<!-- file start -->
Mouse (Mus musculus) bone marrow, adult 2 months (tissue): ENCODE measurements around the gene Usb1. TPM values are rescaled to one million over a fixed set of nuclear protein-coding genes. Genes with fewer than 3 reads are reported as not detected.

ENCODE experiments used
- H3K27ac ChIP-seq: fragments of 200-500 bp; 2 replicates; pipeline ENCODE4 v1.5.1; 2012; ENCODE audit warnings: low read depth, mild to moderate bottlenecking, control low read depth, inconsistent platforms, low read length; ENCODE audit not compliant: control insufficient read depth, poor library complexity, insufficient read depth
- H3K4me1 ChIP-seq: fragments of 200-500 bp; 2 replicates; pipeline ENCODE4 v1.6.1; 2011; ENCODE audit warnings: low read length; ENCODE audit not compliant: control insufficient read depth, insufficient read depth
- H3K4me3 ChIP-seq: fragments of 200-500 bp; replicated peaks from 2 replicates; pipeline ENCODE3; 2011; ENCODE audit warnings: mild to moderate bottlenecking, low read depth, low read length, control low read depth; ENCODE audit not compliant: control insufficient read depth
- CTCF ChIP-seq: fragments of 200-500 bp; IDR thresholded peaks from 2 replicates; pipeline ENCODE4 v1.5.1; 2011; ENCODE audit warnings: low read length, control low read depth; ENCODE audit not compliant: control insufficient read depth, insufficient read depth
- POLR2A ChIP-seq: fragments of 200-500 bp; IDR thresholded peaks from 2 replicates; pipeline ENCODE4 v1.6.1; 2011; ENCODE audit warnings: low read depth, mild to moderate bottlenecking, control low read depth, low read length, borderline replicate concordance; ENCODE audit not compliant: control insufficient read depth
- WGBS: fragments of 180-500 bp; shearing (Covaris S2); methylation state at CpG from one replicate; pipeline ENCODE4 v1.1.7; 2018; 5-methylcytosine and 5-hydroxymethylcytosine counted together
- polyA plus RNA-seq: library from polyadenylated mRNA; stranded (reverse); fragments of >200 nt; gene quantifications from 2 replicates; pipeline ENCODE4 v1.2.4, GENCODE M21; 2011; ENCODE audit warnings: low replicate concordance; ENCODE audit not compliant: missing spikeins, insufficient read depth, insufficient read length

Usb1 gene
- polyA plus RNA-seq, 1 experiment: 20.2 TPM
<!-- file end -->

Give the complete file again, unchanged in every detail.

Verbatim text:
Mouse (Mus musculus) bone marrow, adult 2 months (tissue): ENCODE measurements around the gene Usb1. TPM values are rescaled to one million over a fixed set of nuclear protein-coding genes. Genes with fewer than 3 reads are reported as not detected.

ENCODE experiments used
- H3K27ac ChIP-seq: fragments of 200-500 bp; 2 replicates; pipeline ENCODE4 v1.5.1; 2012; ENCODE audit warnings: low read depth, mild to moderate bottlenecking, control low read depth, inconsistent platforms, low read length; ENCODE audit not compliant: control insufficient read depth, poor library complexity, insufficient read depth
- H3K4me1 ChIP-seq: fragments of 200-500 bp; 2 replicates; pipeline ENCODE4 v1.6.1; 2011; ENCODE audit warnings: low read length; ENCODE audit not compliant: control insufficient read depth, insufficient read depth
- H3K4me3 ChIP-seq: fragments of 200-500 bp; replicated peaks from 2 replicates; pipeline ENCODE3; 2011; ENCODE audit warnings: mild to moderate bottlenecking, low read depth, low read length, control low read depth; ENCODE audit not compliant: control insufficient read depth
- CTCF ChIP-seq: fragments of 200-500 bp; IDR thresholded peaks from 2 replicates; pipeline ENCODE4 v1.5.1; 2011; ENCODE audit warnings: low read length, control low read depth; ENCODE audit not compliant: control insufficient read depth, insufficient read depth
- POLR2A ChIP-seq: fragments of 200-500 bp; IDR thresholded peaks from 2 replicates; pipeline ENCODE4 v1.6.1; 2011; ENCODE audit warnings: low read depth, mild to moderate bottlenecking, control low read depth, low read length, borderline replicate concordance; ENCODE audit not compliant: control insufficient read depth
- WGBS: fragments of 180-500 bp; shearing (Covaris S2); methylation state at CpG from one replicate; pipeline ENCODE4 v1.1.7; 2018; 5-methylcytosine and 5-hydroxymethylcytosine counted together
- polyA plus RNA-seq: library from polyadenylated mRNA; stranded (reverse); fragments of >200 nt; gene quantifications from 2 replicates; pipeline ENCODE4 v1.2.4, GENCODE M21; 2011; ENCODE audit warnings: low replicate concordance; ENCODE audit not compliant: missing spikeins, insufficient read depth, insufficient read length

Usb1 gene
- polyA plus RNA-seq, 1 experiment: 20.2 TPM